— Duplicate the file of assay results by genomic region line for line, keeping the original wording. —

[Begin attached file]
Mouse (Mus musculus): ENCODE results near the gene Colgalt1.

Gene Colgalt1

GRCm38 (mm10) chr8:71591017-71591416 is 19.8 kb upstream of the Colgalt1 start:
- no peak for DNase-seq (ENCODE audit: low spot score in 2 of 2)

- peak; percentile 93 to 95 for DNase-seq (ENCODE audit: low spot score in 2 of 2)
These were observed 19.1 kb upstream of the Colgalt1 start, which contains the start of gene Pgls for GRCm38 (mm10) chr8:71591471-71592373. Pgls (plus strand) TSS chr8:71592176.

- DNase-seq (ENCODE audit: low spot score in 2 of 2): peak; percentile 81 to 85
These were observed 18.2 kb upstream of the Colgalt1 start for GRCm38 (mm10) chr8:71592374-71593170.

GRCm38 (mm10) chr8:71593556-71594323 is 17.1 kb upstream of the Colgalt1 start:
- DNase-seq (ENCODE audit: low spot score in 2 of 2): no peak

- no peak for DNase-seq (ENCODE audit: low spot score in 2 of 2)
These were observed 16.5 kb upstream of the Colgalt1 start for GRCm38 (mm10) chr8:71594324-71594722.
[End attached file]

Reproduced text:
Mouse (Mus musculus): ENCODE results near the gene Colgalt1.

Gene Colgalt1

GRCm38 (mm10) chr8:71591017-71591416 is 19.8 kb upstream of the Colgalt1 start:
- no peak for DNase-seq (ENCODE audit: low spot score in 2 of 2)

- peak; percentile 93 to 95 for DNase-seq (ENCODE audit: low spot score in 2 of 2)
These were observed 19.1 kb upstream of the Colgalt1 start, which contains the start of gene Pgls for GRCm38 (mm10) chr8:71591471-71592373. Pgls (plus strand) TSS chr8:71592176.

- DNase-seq (ENCODE audit: low spot score in 2 of 2): peak; percentile 81 to 85
These were observed 18.2 kb upstream of the Colgalt1 start for GRCm38 (mm10) chr8:71592374-71593170.

GRCm38 (mm10) chr8:71593556-71594323 is 17.1 kb upstream of the Colgalt1 start:
- DNase-seq (ENCODE audit: low spot score in 2 of 2): no peak

- no peak for DNase-seq (ENCODE audit: low spot score in 2 of 2)
These were observed 16.5 kb upstream of the Colgalt1 start for GRCm38 (mm10) chr8:71594324-71594722.